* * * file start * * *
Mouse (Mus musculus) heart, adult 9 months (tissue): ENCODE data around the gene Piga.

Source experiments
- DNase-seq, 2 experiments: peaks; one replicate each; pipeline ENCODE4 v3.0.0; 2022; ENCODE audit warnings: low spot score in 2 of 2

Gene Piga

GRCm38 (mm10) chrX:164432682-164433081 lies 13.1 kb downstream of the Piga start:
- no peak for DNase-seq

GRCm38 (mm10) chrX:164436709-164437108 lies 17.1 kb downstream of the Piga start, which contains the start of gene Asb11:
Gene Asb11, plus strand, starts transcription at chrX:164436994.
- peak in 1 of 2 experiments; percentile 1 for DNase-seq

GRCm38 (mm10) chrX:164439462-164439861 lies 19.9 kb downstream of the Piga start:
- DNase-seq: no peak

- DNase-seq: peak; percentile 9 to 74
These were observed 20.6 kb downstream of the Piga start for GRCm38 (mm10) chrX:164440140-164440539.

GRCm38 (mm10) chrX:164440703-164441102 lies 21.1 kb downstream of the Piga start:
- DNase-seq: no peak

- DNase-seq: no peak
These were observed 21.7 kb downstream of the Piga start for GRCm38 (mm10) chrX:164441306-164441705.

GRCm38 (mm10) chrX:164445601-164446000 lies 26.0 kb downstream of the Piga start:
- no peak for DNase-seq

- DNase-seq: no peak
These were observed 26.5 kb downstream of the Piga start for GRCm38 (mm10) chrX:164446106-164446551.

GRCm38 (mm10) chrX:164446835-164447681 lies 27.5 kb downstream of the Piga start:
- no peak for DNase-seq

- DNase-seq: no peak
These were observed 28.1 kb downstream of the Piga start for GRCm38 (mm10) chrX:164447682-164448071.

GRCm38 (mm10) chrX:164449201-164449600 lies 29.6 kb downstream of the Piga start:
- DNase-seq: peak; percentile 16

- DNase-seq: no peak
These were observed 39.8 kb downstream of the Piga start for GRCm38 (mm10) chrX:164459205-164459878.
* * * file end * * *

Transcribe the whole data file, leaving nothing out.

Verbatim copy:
Mouse (Mus musculus) heart, adult 9 months (tissue): ENCODE data around the gene Piga.

Source experiments
- DNase-seq, 2 experiments: peaks; one replicate each; pipeline ENCODE4 v3.0.0; 2022; ENCODE audit warnings: low spot score in 2 of 2

Gene Piga

GRCm38 (mm10) chrX:164432682-164433081 lies 13.1 kb downstream of the Piga start:
- no peak for DNase-seq

GRCm38 (mm10) chrX:164436709-164437108 lies 17.1 kb downstream of the Piga start, which contains the start of gene Asb11:
Gene Asb11, plus strand, starts transcription at chrX:164436994.
- peak in 1 of 2 experiments; percentile 1 for DNase-seq

GRCm38 (mm10) chrX:164439462-164439861 lies 19.9 kb downstream of the Piga start:
- DNase-seq: no peak

- DNase-seq: peak; percentile 9 to 74
These were observed 20.6 kb downstream of the Piga start for GRCm38 (mm10) chrX:164440140-164440539.

GRCm38 (mm10) chrX:164440703-164441102 lies 21.1 kb downstream of the Piga start:
- DNase-seq: no peak

- DNase-seq: no peak
These were observed 21.7 kb downstream of the Piga start for GRCm38 (mm10) chrX:164441306-164441705.

GRCm38 (mm10) chrX:164445601-164446000 lies 26.0 kb downstream of the Piga start:
- no peak for DNase-seq

- DNase-seq: no peak
These were observed 26.5 kb downstream of the Piga start for GRCm38 (mm10) chrX:164446106-164446551.

GRCm38 (mm10) chrX:164446835-164447681 lies 27.5 kb downstream of the Piga start:
- no peak for DNase-seq

- DNase-seq: no peak
These were observed 28.1 kb downstream of the Piga start for GRCm38 (mm10) chrX:164447682-164448071.

GRCm38 (mm10) chrX:164449201-164449600 lies 29.6 kb downstream of the Piga start:
- DNase-seq: peak; percentile 16

- DNase-seq: no peak
These were observed 39.8 kb downstream of the Piga start for GRCm38 (mm10) chrX:164459205-164459878.